Despite this, a Biden spokeswoman said, “Sen. Biden enjoys comparable ratings to his opponents during comparable periods of time.” And in any case, the AFL-CIO’s “ratings do not equal a track record of getting legislative & practical results for labor.”
In 2005 Biden’s record was 93%, Clinton’s 86%, and Obama’s 100%. In 2006 Biden tied Clinton & Obama, with all of them voting with the AFL CIO 93% of the time.
A: My net worth is $70,000 to $150,000. That’s what happens you get elected at 29. I couldn’t afford to stay in the Congress for the minimum wage. But if I get a second job, I’d do it.
This administration is lined up 10 deep to strip away 100 years of labor progress. They focus on tort reform, court reform, and labor reform--the only three things that stand between the giants & average people. It’s time to say “no more.”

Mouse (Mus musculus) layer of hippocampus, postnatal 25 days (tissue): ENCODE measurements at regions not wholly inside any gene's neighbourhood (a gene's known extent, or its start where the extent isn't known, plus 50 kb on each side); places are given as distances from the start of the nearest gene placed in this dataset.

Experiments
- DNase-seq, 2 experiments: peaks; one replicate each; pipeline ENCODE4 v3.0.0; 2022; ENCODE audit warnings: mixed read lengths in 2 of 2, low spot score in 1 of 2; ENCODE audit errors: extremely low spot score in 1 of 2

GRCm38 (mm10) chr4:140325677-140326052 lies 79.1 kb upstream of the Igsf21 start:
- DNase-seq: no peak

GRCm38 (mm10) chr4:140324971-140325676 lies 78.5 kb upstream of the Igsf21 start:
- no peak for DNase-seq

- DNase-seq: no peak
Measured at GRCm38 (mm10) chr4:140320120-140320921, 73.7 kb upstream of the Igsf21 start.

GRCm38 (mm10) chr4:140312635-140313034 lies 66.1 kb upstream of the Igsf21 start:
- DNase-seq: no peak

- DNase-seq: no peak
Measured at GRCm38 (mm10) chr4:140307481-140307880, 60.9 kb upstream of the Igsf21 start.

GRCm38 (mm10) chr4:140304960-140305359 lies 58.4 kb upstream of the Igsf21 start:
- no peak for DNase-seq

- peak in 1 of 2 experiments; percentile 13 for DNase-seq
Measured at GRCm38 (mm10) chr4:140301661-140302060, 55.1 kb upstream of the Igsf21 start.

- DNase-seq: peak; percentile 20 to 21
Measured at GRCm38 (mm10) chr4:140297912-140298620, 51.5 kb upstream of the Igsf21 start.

This bill lacks fiscal discipline. It continues subsidies for the wealthy and increases farm bill spending by more than $20 billion, while using budget gimmicks to hide much of the increase. It is inconsistent with our trade objectives of securing greater market access for American farmers. [Hence] I must veto H.R. 6124.Proponents argument for voting YEA:We had a meeting this morning with the Secretary of Agriculture to talk about implementation. So [despite the two vetoes], the work has been going on within the department of agriculture to get ready for implementation.
This is a good bill. It has wide support in the Congress. It does address all of the issues that have been brought to the Agriculture Committee.
SUPPORTER'S ARGUMENT FOR VOTING YES:Sen. ALEXANDER: Let me begin with this story. In March 2007, the Equal Employment Opportunity Commission sued the Salvation Army for allegedly discriminating against two employees in a Boston area thrift store. What had the Salvation Army done to earn this lawsuit from the Federal Government? Well, it had required its employees to speak English on the job. The English rule was clearly posted, and the employees were given a year to learn it. But this lawsuit means that a small business in Missouri would have to hire a lawyer in order to make sure they have a clear business reason to require their employees to speak our common language on the job.